The objective of this study was to identify the factors that influence the frequency and severity of rear-end crashes in work zones because rear-end crashes represent a significant proportion of crashes that occur in work zones.
Truncated count data models were developed to identify influencing factors on the frequency of rear-end crashes in work zones and ordered probit models were developed to evaluate influencing factors on the severity of rear-end crashes in work zones.
Most of the variables identified in this study for these 2 models were significant at the 95 percent level. The statistics for models indicate that the 2 developed models are appropriate compared to alternative models.
Major findings related to the frequency of rear-end crashes include the following: (1) work zones for capacity and pavement improvements have the highest frequency compared to other types of work zones; (2) work zones controlled by flaggers are associated with more rear-end crashes compared to those controlled by arrow boards; and (3) work zones with alternating one-way traffic tended to have more rear-end crashes compared to those with lane shifts. Major findings related to the severity of the rear-end crashes include the following: (1) rear-end crashes associated with alcohol, night, pedestrians, and roadway defects are more severe, and those associated with careless backing, stalled vehicles, slippery roadways, and misunderstanding flagging signals are less severe; (2) truck involvement and a large number of vehicles in a crash are both associated with increased severity, and (3) rear-end crashes that happened in work zones for bridge, capacity, and pavement are likely to be more severe than others.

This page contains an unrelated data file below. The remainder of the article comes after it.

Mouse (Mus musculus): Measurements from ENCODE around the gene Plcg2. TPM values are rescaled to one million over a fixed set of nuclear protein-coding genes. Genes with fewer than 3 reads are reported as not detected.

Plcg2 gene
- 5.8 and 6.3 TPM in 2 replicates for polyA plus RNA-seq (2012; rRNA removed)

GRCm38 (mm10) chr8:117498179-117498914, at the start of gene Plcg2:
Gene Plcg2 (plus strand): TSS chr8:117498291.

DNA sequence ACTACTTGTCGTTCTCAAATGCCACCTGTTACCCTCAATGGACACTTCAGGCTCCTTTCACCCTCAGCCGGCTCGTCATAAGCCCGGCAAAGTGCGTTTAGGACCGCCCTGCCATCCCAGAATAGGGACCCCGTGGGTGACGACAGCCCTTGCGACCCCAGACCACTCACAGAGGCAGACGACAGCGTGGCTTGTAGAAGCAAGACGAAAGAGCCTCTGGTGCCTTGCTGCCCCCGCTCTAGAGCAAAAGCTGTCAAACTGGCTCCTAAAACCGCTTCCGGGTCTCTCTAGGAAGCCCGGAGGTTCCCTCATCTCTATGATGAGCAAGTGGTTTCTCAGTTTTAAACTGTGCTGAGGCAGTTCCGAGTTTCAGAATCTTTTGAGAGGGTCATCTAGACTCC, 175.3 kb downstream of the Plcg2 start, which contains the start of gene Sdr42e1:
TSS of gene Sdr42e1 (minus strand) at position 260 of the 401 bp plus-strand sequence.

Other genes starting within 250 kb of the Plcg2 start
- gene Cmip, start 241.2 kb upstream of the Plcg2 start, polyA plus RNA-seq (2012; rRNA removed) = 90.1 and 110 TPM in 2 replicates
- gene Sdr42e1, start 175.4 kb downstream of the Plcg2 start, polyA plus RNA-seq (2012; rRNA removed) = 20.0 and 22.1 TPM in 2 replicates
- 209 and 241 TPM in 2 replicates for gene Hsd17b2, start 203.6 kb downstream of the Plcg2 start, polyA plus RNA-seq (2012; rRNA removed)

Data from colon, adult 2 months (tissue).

Available at: http://works.bepress.com/yi_qi/2/